Elder Sonny Diabo, (Mohawk, Kahnawake)The group I was working with in Montreal this week is assisted by the man pictured above, Sonny Diabo, an Elder from Kahnewake, a First Nation across the river from Montreal. Sonny is a marvelous and generous teacher, and is invaluable to the group.
In the contemporary world, we don’t always get time to spend with Elders and so when I have the opportunity, I try to take advantage of it by asking about teachings in certain areas of my life that I am currently thinking about. Recently as evidenced here at the Parking Lot weblog, you will have noticed that I am preoccupied with how we know our truths, how we discover those things and what practices and teachings are out there that serve to instruct us in this subtle art of introspection.
I had a chance to speak with Sonny for about an hour on this and he related a teaching about wayfinding based on this diagram:
This represents how people move through their lives. The path is straight and true, and several Elders have related that there is an ideal life path that we attempt to follow. For those familiar with Eastern philosophy, think of the Tao.
One of the ways we know if we are on the path is by our rites of passage. Through rites of passage we engage in introspection on our lives and we also get community confirmation of our true path. In traditional communities, this might include things like naming, whereby an Elder confers on us a name that helps to set our path.
Sonny talked to me about two ways we deviate from this true path, and he described them as right side and left side paths, although he didn’t know why these specific terms are used. Evidently, this teaching is based on the patterns on a turtle shell (as is the I Ching by the way – more Taoist parallels), so the shape might be explained that way. Right side diversions are those, like addictions, which are so easy to take that one hardly knows one is out there until one’s life intersects with one’s true path again in an experience which can be as traumatic as it is healing. It is traumatic because it makes one realize how far one has strayed from the path, but it can be healing to finally “come home” to one’s true nature. Sonny used the example of a long time alcoholic who sobers up and who suddenly realizes how far he has strayed. This experience sometimes coincides with a rite of passage, such as becoming a parent or a grandparent, or perhaps grieving the death of one’s father. All of these situations throw one’s true nature into the light.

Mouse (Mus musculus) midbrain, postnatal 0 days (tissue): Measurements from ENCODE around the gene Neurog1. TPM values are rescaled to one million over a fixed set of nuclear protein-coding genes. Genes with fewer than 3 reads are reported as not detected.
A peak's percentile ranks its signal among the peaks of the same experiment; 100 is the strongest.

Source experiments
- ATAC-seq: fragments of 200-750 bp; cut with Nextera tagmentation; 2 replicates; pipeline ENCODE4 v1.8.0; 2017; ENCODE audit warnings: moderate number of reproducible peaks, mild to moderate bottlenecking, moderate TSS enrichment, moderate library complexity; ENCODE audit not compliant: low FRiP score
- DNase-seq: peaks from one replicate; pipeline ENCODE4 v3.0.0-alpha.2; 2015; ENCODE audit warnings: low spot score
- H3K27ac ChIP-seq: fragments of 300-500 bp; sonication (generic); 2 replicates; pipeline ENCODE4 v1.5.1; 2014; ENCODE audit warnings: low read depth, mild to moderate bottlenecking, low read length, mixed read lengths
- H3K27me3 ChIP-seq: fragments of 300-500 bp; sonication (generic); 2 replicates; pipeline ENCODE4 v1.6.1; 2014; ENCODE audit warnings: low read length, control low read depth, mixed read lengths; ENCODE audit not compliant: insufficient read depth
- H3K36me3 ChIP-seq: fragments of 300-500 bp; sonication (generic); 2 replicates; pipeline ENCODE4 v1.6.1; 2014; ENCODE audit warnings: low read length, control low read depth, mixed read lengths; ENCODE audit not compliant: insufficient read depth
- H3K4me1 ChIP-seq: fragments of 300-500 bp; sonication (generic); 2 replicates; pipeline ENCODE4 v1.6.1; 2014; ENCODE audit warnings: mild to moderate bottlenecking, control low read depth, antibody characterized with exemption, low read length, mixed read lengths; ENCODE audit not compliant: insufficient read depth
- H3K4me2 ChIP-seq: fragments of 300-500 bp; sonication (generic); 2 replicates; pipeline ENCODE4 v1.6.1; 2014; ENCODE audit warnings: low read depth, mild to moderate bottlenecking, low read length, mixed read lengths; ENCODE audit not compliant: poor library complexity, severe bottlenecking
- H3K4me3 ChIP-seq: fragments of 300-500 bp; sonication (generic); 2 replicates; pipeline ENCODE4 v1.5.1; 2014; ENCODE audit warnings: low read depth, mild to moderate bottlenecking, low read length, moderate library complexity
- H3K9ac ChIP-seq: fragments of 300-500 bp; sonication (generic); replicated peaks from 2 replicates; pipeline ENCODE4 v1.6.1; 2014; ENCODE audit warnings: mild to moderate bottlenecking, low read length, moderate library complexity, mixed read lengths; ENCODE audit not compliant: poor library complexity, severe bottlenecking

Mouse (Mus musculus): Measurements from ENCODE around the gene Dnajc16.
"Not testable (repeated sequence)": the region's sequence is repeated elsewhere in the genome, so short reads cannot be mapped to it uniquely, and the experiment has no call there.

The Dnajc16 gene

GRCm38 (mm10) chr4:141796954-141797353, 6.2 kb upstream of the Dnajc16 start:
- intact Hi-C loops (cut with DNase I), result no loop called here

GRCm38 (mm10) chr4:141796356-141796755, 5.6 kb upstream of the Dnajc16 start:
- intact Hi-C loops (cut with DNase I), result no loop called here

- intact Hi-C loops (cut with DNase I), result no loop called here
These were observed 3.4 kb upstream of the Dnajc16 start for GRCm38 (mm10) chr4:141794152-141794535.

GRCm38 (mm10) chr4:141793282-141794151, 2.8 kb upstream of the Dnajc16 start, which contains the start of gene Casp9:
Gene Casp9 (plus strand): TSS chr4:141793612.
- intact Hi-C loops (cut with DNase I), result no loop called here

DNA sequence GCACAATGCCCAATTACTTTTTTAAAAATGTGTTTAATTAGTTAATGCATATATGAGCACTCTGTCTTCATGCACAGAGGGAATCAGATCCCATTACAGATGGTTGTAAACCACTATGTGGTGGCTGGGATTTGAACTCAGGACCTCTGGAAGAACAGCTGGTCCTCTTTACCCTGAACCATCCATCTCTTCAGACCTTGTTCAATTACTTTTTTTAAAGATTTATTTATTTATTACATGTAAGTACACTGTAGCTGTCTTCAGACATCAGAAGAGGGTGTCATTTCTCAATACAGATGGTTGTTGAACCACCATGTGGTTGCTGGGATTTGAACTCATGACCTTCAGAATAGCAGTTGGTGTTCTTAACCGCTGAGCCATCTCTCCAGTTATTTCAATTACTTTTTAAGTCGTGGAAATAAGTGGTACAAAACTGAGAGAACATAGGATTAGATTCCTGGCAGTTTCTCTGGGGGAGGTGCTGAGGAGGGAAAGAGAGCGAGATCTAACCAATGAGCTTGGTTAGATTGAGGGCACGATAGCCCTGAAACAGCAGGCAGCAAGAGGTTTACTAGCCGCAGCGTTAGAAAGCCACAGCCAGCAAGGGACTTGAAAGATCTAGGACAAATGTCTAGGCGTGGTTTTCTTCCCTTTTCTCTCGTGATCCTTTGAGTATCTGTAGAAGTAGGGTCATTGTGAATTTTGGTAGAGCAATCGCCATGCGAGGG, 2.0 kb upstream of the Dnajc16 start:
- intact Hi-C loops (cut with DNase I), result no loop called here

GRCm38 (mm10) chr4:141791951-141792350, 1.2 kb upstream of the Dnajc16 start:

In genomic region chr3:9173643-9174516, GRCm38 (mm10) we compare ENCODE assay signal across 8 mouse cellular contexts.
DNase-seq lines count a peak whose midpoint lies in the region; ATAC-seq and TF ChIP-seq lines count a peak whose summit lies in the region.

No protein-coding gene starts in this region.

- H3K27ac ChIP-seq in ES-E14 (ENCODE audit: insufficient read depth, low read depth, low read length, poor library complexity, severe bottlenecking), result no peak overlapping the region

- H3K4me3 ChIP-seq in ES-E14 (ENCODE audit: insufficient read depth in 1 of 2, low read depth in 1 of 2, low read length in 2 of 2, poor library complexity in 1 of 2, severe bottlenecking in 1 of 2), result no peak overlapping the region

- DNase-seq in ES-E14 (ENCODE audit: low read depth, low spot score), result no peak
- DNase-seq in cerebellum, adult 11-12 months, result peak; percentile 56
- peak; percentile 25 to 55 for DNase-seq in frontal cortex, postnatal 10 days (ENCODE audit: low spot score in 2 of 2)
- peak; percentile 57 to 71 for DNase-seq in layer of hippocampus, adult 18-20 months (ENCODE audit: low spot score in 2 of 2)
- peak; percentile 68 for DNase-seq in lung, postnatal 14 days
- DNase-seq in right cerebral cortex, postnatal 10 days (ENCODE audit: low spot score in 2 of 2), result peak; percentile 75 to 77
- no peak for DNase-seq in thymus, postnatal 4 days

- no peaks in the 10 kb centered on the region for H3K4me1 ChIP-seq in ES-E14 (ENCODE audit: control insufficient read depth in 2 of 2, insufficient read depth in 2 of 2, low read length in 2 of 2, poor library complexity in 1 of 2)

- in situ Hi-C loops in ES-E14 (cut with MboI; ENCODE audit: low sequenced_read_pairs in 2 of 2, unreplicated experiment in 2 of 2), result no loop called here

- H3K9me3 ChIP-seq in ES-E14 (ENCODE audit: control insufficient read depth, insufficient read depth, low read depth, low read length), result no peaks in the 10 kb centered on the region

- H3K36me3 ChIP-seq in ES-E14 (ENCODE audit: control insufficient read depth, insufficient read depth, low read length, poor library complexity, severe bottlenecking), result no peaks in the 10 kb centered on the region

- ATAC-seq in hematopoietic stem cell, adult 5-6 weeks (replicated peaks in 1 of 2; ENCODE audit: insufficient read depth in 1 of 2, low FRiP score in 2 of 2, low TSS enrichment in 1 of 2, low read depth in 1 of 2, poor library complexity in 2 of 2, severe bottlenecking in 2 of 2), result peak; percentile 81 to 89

The left side diversions are, unlike addictions, full of obstacles that we are forced to struggle against. Sometimes we know we are off our path when we hit a wall and it seems impossible to move without introspection and retreat to find our path again. Shifting jobs from something you hate, with no prospects to something you love and is full of possibility is an example of these struggles and how they can return us to something truer if we take time to reflect on what they mean.
Sonny therefore advocates an approach to life that he calls “two steps forward and one step back.” There is an implicit distrust of easy progress, requiring one to ensure that one hasn’t strayed into a right hand side diversion. Building in periods of reflection serves to confirm progress and also make retreat easier, should that need to happen. It’s a prudent approach.
Sonny alludes to this in his openings to meetings, and also frequently during the meetings themselves. He invites people to work slowly and carefully and not to rush things. “Whatever we don’t finish today,” he says, “we can finish tomorrow or do another time.” This has the duel effect of focusing people on what is really important while at the same time seeming to expand the time available for completing tasks. This is even true in a situation like the one we are working together in, where there is a short deadline for the work to be completed. Especially in a situation like this, it pays to be sure that what you are doing is the right work, because there is no time to correct wildly divergent mistakes.
The approach is all about conserving energy, which of course is the secret to working with spirit. Elders and others who help us on the spirit and energy level are there to ensure that we spend our energy wisely, that we don’t burn out and that we stay focused on what really matters.
It’s a great teaching.